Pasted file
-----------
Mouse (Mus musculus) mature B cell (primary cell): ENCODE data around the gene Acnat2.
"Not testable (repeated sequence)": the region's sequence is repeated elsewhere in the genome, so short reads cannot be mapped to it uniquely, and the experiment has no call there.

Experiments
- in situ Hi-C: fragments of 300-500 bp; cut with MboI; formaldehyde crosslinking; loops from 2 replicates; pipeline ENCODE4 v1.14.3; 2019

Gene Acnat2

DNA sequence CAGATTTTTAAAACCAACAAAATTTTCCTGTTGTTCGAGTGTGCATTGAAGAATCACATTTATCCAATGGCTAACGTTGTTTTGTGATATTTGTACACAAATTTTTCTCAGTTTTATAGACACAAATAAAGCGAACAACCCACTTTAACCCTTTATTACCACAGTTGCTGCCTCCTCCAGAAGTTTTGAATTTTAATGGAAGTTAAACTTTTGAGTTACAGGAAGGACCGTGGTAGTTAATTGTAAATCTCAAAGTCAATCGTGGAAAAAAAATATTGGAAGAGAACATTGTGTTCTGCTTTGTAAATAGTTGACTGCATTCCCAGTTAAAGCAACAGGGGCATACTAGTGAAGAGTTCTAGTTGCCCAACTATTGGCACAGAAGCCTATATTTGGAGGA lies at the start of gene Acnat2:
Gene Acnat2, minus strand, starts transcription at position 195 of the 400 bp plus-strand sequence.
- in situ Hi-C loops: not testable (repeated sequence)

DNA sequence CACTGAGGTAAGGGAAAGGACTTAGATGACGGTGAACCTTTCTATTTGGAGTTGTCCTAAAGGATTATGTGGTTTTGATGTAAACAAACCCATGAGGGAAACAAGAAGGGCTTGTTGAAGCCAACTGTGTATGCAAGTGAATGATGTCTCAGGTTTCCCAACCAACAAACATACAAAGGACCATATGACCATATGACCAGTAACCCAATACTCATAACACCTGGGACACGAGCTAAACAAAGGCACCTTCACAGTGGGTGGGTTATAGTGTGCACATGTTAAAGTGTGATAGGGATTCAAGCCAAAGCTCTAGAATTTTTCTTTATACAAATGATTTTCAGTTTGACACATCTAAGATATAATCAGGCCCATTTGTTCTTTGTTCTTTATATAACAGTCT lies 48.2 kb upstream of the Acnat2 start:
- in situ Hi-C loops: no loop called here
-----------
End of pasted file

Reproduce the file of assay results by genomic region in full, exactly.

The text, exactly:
Mouse (Mus musculus) mature B cell (primary cell): ENCODE data around the gene Acnat2.
"Not testable (repeated sequence)": the region's sequence is repeated elsewhere in the genome, so short reads cannot be mapped to it uniquely, and the experiment has no call there.

Experiments
- in situ Hi-C: fragments of 300-500 bp; cut with MboI; formaldehyde crosslinking; loops from 2 replicates; pipeline ENCODE4 v1.14.3; 2019

Gene Acnat2

DNA sequence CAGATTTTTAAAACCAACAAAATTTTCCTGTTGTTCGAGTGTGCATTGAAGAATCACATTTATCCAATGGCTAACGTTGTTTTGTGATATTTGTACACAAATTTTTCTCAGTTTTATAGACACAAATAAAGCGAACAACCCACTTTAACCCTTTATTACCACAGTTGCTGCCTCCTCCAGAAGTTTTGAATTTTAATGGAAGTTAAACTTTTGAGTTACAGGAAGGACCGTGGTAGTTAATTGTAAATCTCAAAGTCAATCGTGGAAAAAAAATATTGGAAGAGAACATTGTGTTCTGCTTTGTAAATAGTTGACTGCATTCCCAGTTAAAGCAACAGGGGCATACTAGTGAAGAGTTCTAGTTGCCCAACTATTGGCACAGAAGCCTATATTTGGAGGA lies at the start of gene Acnat2:
Gene Acnat2, minus strand, starts transcription at position 195 of the 400 bp plus-strand sequence.
- in situ Hi-C loops: not testable (repeated sequence)

DNA sequence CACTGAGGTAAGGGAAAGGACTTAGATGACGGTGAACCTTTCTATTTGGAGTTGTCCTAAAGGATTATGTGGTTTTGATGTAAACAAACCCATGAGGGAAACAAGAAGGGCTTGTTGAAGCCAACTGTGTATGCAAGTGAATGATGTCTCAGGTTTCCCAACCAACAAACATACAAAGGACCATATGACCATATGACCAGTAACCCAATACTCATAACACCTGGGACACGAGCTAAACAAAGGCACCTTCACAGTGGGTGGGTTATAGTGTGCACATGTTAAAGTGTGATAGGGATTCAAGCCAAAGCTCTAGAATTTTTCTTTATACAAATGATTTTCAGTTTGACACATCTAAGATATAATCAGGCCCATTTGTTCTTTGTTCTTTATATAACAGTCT lies 48.2 kb upstream of the Acnat2 start:
- in situ Hi-C loops: no loop called here